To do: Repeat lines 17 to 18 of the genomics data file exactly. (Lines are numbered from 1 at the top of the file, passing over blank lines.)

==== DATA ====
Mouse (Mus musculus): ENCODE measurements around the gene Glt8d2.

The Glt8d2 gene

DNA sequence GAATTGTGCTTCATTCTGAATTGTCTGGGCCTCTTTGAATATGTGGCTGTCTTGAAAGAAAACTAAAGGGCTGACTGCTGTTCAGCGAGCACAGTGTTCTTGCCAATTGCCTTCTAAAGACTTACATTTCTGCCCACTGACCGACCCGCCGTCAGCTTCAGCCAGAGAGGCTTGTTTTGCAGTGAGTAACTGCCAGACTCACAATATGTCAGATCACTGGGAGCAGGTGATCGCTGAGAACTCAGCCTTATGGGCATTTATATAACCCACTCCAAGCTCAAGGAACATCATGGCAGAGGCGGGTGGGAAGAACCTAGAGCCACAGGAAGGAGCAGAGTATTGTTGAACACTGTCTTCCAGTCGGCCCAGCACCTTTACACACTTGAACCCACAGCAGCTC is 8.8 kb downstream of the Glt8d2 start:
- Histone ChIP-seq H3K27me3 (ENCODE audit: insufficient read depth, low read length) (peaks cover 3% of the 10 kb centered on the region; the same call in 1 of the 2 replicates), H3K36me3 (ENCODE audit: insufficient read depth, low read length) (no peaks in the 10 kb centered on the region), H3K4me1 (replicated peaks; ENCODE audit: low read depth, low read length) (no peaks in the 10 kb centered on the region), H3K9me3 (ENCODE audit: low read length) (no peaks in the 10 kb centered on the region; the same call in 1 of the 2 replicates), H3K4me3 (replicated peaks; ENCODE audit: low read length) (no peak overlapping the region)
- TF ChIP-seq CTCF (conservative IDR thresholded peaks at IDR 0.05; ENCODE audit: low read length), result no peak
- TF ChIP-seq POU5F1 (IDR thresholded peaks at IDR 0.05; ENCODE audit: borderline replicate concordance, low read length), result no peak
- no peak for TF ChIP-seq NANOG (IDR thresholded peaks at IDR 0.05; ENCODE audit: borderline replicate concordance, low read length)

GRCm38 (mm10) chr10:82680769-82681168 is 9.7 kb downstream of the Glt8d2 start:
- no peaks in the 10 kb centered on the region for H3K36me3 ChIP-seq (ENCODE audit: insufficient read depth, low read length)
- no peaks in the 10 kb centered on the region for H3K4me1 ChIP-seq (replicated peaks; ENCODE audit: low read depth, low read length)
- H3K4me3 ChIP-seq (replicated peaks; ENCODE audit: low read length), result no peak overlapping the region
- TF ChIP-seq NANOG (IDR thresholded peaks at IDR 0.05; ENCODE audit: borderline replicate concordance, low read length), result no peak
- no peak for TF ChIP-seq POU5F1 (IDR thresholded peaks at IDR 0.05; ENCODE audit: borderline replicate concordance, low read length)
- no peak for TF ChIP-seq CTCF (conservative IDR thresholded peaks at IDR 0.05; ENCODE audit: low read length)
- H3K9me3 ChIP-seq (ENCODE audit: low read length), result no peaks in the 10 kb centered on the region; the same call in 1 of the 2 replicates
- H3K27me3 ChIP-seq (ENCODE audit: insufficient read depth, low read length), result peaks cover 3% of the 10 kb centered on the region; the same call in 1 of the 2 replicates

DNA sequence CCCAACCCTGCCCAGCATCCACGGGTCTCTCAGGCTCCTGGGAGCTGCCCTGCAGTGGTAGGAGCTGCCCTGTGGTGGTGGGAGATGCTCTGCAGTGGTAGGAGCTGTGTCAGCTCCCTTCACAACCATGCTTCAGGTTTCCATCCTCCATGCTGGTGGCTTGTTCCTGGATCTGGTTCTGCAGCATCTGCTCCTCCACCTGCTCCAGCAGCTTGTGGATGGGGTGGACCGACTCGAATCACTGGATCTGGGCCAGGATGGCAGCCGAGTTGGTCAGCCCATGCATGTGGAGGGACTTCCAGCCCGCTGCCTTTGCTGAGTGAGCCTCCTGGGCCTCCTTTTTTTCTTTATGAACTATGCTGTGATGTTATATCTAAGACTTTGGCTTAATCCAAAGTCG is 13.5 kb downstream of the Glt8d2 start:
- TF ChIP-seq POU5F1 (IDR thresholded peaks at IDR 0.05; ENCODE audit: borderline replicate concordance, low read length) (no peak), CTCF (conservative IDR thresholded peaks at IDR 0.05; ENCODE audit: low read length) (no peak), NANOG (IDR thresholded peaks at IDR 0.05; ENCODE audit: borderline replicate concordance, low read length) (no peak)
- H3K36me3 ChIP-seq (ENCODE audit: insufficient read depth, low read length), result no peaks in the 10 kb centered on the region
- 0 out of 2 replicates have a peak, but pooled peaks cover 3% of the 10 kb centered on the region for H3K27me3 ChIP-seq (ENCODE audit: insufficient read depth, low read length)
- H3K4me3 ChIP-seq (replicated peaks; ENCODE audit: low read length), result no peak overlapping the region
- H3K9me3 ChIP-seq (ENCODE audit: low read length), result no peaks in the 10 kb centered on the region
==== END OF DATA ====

DNA sequence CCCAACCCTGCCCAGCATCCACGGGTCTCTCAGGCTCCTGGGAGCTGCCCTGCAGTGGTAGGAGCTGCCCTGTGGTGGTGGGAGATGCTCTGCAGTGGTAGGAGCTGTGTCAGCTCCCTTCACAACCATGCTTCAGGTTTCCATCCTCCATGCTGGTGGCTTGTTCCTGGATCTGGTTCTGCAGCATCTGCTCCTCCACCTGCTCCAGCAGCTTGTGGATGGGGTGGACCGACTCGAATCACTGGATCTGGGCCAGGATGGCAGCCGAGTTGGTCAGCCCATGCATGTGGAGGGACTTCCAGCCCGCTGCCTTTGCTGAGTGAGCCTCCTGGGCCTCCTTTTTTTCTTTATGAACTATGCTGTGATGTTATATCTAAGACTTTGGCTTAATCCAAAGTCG is 13.5 kb downstream of the Glt8d2 start:
- TF ChIP-seq POU5F1 (IDR thresholded peaks at IDR 0.05; ENCODE audit: borderline replicate concordance, low read length) (no peak), CTCF (conservative IDR thresholded peaks at IDR 0.05; ENCODE audit: low read length) (no peak), NANOG (IDR thresholded peaks at IDR 0.05; ENCODE audit: borderline replicate concordance, low read length) (no peak)